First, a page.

Women are important, but they are also second-rung. They can do anything, as long as they know their station in life. Before you go ahead and label us anti-feminists, let us tell you that these thought-provoking words are actually the sentiment of Indian society at large. Because let’s face it: no matter how successful you are, we are sure you have been subjected to these stereotypes.
But today, we want to smash our way out of these boxes meant to define us. Let’s break away from the idea of femininity that evokes images of delicate and demure women. Rather, let’s celebrate women who kick ass, are audacious, and fearless. Let’s meet India’s female bodybuilders who are changing the way we look at the sport.
1. Bani J
In a world where society consistently instructs what an ideal female body looks like, Bani courageously chose to deviate from these body standards and be her own fabulous self.
When everyone labelled her “manly” because of her muscles, she said: “I have drool-worthy abs and a muscular body by choice, and that has put me at the receiving end of so much body shaming, it’s unbelievable. India puts too much emphasis on a certain kind of a body.”
And yet, she has tightly held onto the baton of being a bodybuilder. Even in the face of blatant criticism about her muscles and the way she dresses herself, she refuses to trade her authentic self for the perceived acceptance of the trolls. This courage to always choose herself first is what makes her our hero.
2. Shweta Rathore
Confidently proving that women are as iron-casted as men is Shweta Rathore. She is the first Indian female bodybuilder to win a medal at the WBPF World Championship.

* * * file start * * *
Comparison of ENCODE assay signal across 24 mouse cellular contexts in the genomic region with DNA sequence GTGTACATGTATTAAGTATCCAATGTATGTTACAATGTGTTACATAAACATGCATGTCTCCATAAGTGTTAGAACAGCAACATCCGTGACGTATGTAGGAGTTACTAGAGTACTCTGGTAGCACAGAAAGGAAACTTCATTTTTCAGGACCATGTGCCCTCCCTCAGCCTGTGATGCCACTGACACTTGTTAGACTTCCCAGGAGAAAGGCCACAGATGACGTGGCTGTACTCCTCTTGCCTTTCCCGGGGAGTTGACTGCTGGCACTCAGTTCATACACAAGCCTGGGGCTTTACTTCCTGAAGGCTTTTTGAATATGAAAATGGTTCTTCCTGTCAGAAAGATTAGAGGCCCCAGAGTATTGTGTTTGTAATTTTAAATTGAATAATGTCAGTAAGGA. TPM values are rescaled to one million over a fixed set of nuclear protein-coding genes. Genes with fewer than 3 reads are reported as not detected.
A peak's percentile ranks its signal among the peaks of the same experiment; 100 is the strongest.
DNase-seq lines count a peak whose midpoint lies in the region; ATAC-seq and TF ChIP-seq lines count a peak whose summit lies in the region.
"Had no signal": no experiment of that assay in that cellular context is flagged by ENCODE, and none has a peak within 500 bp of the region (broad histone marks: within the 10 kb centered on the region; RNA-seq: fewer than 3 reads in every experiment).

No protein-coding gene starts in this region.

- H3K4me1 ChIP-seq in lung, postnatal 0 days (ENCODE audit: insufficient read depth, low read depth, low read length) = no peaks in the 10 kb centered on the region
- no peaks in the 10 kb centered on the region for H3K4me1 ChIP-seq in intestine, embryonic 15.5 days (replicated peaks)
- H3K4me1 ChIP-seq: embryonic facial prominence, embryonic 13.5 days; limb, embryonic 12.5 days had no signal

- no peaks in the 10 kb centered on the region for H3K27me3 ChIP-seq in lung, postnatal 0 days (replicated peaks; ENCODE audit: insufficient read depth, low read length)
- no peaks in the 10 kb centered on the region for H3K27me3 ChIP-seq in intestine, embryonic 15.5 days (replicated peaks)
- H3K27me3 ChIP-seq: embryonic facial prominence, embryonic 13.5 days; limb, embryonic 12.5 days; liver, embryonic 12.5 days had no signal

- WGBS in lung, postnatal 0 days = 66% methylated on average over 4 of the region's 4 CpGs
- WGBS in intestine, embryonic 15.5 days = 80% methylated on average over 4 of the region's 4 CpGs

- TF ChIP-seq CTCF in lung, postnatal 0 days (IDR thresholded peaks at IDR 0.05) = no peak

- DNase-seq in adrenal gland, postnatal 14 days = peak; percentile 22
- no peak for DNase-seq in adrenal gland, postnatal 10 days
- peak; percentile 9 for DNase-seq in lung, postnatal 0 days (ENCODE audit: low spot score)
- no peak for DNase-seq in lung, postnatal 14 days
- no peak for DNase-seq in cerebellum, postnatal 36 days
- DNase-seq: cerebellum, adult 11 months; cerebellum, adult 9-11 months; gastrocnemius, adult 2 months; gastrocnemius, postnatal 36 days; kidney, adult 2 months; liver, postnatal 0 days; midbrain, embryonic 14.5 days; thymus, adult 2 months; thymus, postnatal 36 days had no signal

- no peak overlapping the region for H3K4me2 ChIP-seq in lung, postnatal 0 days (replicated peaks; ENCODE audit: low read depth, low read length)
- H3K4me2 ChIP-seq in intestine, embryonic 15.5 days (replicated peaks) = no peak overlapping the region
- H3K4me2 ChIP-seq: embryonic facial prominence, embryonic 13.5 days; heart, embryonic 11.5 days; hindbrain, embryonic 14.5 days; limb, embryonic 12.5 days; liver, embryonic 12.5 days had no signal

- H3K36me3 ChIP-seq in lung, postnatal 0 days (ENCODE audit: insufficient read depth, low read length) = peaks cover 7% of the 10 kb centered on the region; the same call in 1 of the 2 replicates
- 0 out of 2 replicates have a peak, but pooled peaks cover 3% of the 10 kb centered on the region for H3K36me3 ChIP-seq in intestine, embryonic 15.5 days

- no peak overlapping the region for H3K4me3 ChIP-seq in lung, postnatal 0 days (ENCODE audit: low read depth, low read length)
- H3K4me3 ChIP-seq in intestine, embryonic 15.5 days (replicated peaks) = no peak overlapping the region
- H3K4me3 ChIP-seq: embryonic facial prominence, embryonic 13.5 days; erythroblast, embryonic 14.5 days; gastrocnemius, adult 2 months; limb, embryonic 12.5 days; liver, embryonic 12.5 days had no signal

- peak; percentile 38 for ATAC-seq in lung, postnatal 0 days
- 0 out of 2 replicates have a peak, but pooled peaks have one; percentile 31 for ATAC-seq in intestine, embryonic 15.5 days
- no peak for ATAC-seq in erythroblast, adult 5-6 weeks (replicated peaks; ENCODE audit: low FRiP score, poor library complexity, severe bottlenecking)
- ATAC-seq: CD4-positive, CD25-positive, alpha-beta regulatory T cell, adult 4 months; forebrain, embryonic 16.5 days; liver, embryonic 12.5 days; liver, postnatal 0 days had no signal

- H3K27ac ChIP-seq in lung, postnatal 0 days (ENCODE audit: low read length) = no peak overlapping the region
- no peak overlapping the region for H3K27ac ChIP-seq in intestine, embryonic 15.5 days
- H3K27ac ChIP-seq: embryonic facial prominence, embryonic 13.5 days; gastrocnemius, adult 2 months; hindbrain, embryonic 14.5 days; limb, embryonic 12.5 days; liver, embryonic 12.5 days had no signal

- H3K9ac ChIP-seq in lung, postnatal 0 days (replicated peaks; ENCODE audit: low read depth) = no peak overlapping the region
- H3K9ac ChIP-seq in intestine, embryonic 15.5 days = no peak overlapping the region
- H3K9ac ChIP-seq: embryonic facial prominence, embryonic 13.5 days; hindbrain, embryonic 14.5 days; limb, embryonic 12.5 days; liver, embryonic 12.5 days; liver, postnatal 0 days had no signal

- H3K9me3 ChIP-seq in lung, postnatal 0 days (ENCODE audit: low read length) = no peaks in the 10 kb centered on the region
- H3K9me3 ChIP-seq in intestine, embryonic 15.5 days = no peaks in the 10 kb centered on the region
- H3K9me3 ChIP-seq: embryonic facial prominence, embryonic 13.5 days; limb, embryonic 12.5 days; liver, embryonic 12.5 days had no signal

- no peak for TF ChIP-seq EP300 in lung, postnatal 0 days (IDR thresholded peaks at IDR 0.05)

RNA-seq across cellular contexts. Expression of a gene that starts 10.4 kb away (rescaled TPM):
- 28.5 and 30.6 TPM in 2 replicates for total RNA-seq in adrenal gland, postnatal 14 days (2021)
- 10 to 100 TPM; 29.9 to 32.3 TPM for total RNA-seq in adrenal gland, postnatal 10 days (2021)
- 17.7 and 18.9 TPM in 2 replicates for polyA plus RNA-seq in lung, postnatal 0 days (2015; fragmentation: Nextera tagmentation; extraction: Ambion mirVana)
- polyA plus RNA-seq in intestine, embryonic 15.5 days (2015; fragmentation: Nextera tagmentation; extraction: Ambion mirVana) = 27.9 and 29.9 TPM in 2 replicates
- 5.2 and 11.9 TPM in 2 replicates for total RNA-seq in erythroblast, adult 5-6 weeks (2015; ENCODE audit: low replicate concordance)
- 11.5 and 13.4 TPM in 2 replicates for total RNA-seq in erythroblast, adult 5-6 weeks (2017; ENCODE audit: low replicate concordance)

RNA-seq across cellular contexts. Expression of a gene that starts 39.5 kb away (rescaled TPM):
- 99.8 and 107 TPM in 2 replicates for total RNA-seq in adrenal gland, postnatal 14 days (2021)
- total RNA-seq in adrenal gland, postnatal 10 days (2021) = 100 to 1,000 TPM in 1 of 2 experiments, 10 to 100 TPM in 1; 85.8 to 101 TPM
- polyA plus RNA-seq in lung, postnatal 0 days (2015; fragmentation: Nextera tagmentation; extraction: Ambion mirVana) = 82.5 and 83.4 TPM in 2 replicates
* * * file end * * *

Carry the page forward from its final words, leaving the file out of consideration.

In fact, her fitness journey started during her schooling years. And her endeavours at international events have always been to promote a fit way to life.
“My dad was completely against it, so I used to go secretly, during my tuition hours, but after seeing my muscles grow on a daily basis, he realized I was going to the gym. Since then he has supported me. That being said, my mother and brother have always supported me,” she told a sports website
3. Karuna Waghmare
After dedicatedly pursuing two decades of fitness training, Karuna Waghmare holds the baton for female bodybuilders in India.
Her inspiring laurels include coming sixth in the Female Physique Fitness category at the 2015 Amateur Olympia–becoming the first Indian woman to receive a medal at the event. In 2015, she went on to win the Miss India title at the sporting event.
“There are gymnasiums and fitness centers in India which help people achieve a certain basic degree of fitness, but fitness modelling is a few steps ahead,” she told a media outlet. “There are hardly any Indian trainers who are adequately qualified and experienced to train enthusiasts in the competitive sport.”
After taking on the mammoth challenge of being an exemplary woman in a male-dominated world, she has truly become an icon with an iron body and a steel heart.
4. Sonali Swami
Whenever we begin to imagine a bodybuilder, we often assume that they must have always been pretty fit. But that’s not the case with Sonali Swami–who became a professional bodybuilder at 41.
Redefining the way we perceive ageing, this Bengaluru-based bodybuilder started her training only after becoming a mother. “For several years, I was not sure what I wanted in life. However, I knew it would be a waste to never discover myself!” Sonali wrote about her journey on Instagram.
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She truly exemplifies the statement: Age is truly a concept of mind over matter. If you don’t mind, it doesn’t matter.
5. Yashmeen Chauhan
With a solid following on Instagram, Yashmeen is perhaps one of the few women who train men. Winner of the Miss Olympia Amateur title in 2018, Yashmeen has been trolled for her looks and her muscles–often called “manly” or “transgender”.
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But, she hasn’t let any of this come in her way. In fact, in an interview with Hindustan Times, she said “I do not care about what people say.” Interestingly enough, she was the first woman to open a gym in Gurgaon. “Initially clients would come in to check the gym out. They would ask me: ‘really, are you going to train us.’ But when I would train them, their perception would really change,” she says.
Not one to be undermined when questioned about being a man’s world, Yashmeen’s journey–much like that of the rest of the women–is exemplary.